“The world is a book and those who do not travel read only one page.” -Agustine of Hippo
In today’s world, travelling is a way of life. Some people have the urge to get to know other cultures, speak new languages, meet with different people, taste different cuisines, get out of their comfort zone. For those who do, feeling unable to travel safely while also living as their authentic LGBT+ selves results in a feeling of frustration. In some nations, this is not only annoying, it can be life-threatening. As such, it is vital to all LGBT+ travellers and allies to know the laws and customs before exploring somewhere new.
Tip: Know local laws and customs when you plan your trip.
We live in a time when some countries around the world still criminalize homosexuality, and that goes both for their residents as well as their tourists, making these countries of the world dangerous for openly LGBT+ travellers.
“It would be great to think that in the year 2019, all corners of the world would by now be equally safe places for LGBT travellers. There are towns and cities all over the world that offer warm welcomes and tolerant communities, regardless of a visitor’s sexual preference or gender identity. But, sadly, there are still plenty of places that don’t” writes Tabby Farrar for ’The Gay & Lesbian Review Worldwide’.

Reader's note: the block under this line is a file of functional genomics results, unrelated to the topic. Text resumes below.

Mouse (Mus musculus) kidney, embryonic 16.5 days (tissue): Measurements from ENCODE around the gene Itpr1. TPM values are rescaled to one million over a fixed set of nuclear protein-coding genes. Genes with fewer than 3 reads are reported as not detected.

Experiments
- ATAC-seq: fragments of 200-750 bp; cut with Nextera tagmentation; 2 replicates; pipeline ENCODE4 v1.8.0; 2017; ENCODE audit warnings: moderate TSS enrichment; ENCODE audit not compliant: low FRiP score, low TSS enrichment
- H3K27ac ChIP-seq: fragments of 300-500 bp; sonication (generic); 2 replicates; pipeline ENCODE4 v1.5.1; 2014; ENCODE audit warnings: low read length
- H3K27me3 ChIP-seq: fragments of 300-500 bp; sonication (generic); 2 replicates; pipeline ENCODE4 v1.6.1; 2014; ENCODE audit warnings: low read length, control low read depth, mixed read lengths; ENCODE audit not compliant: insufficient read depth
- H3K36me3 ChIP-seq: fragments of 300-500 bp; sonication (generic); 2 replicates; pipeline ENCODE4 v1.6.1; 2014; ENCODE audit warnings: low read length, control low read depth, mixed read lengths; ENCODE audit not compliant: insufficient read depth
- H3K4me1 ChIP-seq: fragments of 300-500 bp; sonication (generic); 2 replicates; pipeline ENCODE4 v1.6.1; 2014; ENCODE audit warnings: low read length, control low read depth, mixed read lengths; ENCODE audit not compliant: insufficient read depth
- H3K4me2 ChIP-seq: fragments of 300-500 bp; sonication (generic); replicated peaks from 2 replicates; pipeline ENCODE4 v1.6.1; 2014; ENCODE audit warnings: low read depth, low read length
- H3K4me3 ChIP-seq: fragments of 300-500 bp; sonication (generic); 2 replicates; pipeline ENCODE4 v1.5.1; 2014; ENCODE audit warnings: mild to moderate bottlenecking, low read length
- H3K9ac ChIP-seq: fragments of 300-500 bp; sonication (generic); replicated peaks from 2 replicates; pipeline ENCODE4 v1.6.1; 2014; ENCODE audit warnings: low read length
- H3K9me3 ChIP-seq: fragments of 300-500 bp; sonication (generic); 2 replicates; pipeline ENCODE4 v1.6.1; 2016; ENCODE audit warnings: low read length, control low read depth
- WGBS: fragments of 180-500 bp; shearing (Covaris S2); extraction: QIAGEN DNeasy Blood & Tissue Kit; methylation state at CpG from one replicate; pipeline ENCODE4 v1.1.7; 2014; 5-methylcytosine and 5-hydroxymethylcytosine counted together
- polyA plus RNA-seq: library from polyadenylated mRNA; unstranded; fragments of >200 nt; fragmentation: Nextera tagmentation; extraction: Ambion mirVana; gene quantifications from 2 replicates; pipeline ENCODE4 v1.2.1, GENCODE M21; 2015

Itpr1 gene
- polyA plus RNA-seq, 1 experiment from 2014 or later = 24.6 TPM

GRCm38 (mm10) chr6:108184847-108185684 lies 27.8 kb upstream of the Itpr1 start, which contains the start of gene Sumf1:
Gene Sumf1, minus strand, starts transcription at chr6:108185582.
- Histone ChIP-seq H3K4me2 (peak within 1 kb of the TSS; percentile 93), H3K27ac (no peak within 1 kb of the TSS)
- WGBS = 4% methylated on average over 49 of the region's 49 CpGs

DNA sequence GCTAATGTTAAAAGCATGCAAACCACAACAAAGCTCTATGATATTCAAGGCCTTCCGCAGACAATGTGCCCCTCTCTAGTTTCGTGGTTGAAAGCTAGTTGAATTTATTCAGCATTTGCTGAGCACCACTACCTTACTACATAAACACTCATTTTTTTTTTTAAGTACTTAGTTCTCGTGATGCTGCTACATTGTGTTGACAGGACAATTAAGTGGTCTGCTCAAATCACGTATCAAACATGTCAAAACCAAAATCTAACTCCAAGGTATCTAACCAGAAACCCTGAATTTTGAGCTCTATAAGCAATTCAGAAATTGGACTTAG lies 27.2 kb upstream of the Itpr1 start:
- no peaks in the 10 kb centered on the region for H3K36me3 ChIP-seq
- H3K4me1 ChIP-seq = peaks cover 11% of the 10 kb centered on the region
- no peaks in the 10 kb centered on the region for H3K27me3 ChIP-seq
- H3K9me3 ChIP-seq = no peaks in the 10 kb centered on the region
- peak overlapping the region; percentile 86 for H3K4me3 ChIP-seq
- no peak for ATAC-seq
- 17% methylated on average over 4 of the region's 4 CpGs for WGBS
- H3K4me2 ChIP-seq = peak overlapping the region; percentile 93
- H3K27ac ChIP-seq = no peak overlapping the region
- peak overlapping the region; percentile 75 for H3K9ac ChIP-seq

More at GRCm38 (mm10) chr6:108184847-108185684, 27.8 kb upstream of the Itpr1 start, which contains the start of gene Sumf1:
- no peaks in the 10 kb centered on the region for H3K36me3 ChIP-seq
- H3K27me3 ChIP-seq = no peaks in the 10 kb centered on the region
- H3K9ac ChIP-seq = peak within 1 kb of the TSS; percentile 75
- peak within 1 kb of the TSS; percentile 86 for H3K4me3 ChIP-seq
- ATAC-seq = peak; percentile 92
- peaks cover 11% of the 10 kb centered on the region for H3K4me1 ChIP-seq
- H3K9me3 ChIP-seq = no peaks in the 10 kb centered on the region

According to ‘PRI’ some of the countries that are more resistant to homosexuality are: Nigeria, Jordan, Senegal, Uganda, Ghana, Egypt, Tunisia, Indonesia, Palestinian Territories and Kenya. In most of these countries, homosexuality is considered a crime, both for its residents as well as for travellers.
LGBT+ Expert Kryss Shane speaks to the emotional aspect of making decisions based on legalities, “It can feel traumatizing to have a desire to visit a place but to know you cannot go without risking your safety or your life. Some choose to hide their identities but often feel as if they could not enjoy the experience with their whole hearts. This makes sense when a piece of their identity had to be left at home.”
Here is a tip from the ’N.Y. Times’: “Know your rights, do your research and don’t let fear take the driver’s seat.”
If you’re planning the next trip, you may wish to seek out LGBT+ specific travel information. This can save you thousands of hours doing research. However, it is important to recognize that many blogs and social media posts are either sponsored by companies or they may be outdated. Make sure to review any information through a number of updated and fact-based websites rather than to assume information on Instagram, Twitter, or someone’s blog is accurate and unbiased.